McFarland Peak is a beautiful, rugged and imposing limestone peak hidden deep within the northern portion of the Spring Mountains of southern Nevada. Lying to the north of Mt. Charleston
, its nearest neighbors are Bonanza Peak
and Macks Peak
. Along with Bridge Mountain
, Muddy Peak
, and Moapa Peak
, McFarland Peak is considered one of the Vegas-area classics.
Although visible from highway 95 while traveling to the north of Las Vegas, McFarland Peak disappears behind ridges and other mountains as one enters the forest lands of the high mountains. The mountain is very much tucked away and out of sight in the backcountry of the range.
The seldom visited summit happens to be the 4th highest peak in the range as well as in the southern part of the state. Considered by many to be the hardest summit in the Spring Mountains, it is a very worthwhile objective for anyone wanting a peaceful, and relatively challenging, outing in the backcountry.
Although the Spring Mountains boast a number of nice (and frequently hard to find) springs, it is not known for its bodies of water. However, tucked away deep in the backcountry and easily missed is the range's only lake, actually a pond, officially named Clark Pond, an acre body of water that can be seen (though not visited) from one of the high ridges on the way to McFarland Peak.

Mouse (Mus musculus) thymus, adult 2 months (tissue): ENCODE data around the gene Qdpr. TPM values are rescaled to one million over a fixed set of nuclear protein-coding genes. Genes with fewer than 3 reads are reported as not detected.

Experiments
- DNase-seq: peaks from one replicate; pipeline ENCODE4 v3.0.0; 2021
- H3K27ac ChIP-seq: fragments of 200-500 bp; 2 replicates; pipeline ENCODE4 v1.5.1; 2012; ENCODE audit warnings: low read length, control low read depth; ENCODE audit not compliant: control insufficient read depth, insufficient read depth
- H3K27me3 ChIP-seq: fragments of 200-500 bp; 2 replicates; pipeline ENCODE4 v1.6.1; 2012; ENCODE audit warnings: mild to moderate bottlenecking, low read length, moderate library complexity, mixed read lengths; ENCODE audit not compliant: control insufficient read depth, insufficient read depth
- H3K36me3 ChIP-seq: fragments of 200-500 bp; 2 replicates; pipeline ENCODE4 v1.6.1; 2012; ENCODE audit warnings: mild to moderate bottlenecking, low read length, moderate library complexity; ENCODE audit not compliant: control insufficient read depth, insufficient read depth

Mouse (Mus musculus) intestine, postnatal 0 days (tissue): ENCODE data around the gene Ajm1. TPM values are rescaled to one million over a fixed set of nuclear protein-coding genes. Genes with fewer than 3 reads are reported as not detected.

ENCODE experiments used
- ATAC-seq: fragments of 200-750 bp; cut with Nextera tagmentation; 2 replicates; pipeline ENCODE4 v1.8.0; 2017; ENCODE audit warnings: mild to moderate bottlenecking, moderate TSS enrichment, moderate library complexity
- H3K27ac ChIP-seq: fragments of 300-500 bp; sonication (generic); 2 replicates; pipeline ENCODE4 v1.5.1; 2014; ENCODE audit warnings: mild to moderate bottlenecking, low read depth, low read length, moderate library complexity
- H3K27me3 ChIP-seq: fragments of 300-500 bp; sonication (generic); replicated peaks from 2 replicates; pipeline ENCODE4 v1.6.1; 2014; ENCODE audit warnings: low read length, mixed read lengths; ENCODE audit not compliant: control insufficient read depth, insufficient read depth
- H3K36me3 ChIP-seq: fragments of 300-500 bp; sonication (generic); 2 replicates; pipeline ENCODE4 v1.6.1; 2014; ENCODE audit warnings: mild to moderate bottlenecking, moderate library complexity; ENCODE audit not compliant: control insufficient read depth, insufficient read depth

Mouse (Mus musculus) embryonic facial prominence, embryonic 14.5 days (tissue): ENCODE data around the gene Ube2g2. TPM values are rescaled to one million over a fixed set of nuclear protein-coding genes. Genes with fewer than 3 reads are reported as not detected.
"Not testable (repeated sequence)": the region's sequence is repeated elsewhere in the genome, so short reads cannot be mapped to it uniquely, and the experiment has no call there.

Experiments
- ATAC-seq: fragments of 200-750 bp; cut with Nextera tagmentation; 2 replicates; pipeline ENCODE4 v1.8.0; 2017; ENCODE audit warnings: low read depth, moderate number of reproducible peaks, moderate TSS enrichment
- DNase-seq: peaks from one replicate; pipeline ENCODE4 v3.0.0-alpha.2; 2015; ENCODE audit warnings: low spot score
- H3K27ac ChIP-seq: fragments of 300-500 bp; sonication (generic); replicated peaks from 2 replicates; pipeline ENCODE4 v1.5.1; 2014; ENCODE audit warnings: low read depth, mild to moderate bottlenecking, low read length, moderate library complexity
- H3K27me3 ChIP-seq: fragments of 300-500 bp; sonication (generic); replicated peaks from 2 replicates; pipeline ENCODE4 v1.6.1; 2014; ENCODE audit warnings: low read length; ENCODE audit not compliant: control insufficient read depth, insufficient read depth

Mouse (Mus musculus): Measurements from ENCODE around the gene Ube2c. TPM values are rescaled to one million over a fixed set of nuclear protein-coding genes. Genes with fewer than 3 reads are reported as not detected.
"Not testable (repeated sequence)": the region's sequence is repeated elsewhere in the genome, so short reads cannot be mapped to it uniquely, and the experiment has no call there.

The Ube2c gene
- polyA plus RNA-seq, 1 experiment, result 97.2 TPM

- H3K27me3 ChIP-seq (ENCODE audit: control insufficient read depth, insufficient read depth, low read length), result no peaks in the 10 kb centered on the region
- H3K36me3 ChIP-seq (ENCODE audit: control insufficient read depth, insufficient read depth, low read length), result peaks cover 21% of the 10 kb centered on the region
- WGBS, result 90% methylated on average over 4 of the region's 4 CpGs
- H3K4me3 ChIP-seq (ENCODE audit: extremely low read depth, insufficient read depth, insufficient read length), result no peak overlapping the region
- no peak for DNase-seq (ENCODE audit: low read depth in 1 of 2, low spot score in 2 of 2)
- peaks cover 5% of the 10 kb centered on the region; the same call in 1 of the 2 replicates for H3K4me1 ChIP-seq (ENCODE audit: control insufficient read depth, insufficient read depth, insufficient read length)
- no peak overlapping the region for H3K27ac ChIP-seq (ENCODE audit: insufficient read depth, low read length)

I read somewhere once that it was estimated that fewer than a dozen people (not parties) a year tag the summit. This, of course, is what drew me to the peak.
Its easiest route, from the Bonanza Trail, is primarily class 1 with some class 2 & 3 toward the end and entails about 15 miles (roundtrip) of ups and downs with about 3500-4000 feet of gain.
A second known route, a cross country route different from the Cold Creek route mentioned below, coming out of Cold Creek, a small community located at the base of Bonanza Peak, is also used; however, I've never used it, and except for the fact that I know it to be shorter, more direct, and more challenging, I am unfamiliar with it.
*You might also check out a fledgling outdoor site (www.backcountry-explorer.com), which provides access to trip reports, beta, photos and other stuff covering hiking, scrambling, climbing and canyoneering around Las Vegas. A new hiking and scrambling guidebook, Rambles & Scrambles: The Definitive Guide to Peakbagging Around Las Vegas, is now available.